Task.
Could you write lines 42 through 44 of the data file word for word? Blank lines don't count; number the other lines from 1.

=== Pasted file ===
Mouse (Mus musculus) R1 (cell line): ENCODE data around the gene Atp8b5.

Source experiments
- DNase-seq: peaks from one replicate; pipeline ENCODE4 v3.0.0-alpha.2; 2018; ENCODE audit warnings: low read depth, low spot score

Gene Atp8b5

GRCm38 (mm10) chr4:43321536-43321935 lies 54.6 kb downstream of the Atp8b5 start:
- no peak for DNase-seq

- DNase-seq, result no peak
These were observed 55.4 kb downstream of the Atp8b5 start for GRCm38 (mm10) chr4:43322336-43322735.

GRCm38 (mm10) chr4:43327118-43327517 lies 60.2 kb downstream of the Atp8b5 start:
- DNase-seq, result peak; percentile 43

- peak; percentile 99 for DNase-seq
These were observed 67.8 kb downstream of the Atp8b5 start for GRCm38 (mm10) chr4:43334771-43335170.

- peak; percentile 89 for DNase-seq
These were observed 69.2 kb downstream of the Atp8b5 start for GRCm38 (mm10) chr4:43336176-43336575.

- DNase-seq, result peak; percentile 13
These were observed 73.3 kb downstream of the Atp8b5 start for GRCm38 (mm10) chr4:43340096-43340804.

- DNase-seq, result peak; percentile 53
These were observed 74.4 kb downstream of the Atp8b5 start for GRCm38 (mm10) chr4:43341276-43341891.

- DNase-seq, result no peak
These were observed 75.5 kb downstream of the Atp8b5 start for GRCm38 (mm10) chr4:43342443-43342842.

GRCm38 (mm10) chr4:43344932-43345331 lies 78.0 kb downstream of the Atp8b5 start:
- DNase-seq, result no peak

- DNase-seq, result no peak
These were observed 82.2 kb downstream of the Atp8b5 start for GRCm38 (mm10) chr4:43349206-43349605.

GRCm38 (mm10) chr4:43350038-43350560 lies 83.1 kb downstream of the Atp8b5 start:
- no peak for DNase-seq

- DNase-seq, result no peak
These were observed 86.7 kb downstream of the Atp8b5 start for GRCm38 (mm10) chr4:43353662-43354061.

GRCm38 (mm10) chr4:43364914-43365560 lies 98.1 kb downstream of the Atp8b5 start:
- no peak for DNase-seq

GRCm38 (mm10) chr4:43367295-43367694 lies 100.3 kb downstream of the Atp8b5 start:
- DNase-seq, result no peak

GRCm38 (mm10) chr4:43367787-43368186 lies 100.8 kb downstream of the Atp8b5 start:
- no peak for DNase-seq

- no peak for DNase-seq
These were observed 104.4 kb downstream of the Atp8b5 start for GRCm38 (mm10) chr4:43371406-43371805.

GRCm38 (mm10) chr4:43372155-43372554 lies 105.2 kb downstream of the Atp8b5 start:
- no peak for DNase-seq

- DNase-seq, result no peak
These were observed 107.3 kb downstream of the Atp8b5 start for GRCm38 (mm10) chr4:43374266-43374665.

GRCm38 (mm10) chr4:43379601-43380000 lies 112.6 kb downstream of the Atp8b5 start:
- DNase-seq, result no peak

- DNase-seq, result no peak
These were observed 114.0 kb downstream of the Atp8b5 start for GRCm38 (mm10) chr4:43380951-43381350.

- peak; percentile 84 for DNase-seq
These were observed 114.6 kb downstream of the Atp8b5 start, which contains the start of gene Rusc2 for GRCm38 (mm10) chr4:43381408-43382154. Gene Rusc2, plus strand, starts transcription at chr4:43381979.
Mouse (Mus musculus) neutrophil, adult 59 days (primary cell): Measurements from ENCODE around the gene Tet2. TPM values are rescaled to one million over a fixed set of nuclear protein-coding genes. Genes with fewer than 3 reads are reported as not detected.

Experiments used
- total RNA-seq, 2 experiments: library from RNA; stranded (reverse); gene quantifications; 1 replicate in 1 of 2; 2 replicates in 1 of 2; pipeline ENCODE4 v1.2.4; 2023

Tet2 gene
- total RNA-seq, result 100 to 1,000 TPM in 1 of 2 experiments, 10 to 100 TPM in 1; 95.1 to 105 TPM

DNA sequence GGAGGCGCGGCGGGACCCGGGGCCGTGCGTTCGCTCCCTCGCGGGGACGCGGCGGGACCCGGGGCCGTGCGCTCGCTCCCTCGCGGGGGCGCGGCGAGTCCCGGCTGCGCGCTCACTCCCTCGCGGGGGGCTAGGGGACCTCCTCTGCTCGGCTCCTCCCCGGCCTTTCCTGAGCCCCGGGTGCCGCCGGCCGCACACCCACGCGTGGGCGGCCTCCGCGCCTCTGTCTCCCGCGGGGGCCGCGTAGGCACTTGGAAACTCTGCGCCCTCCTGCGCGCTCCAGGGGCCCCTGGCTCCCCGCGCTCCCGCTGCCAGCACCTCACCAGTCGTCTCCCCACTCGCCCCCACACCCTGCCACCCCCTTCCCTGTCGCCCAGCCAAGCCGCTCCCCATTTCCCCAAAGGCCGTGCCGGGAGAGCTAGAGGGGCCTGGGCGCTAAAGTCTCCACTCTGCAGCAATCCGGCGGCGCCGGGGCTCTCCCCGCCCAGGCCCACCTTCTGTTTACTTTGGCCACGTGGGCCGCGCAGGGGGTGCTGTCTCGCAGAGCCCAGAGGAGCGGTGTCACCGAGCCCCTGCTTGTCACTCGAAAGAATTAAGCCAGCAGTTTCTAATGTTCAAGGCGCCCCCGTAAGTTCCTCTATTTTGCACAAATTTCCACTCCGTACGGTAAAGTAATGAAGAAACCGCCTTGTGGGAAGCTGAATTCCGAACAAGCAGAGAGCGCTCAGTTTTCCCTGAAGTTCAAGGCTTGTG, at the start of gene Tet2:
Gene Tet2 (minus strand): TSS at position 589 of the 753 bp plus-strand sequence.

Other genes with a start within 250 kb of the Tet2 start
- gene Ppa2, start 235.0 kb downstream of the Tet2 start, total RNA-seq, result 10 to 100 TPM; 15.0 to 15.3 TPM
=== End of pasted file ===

- DNase-seq, result no peak

- DNase-seq, result no peak
These were observed 114.0 kb downstream of the Atp8b5 start for GRCm38 (mm10) chr4:43380951-43381350.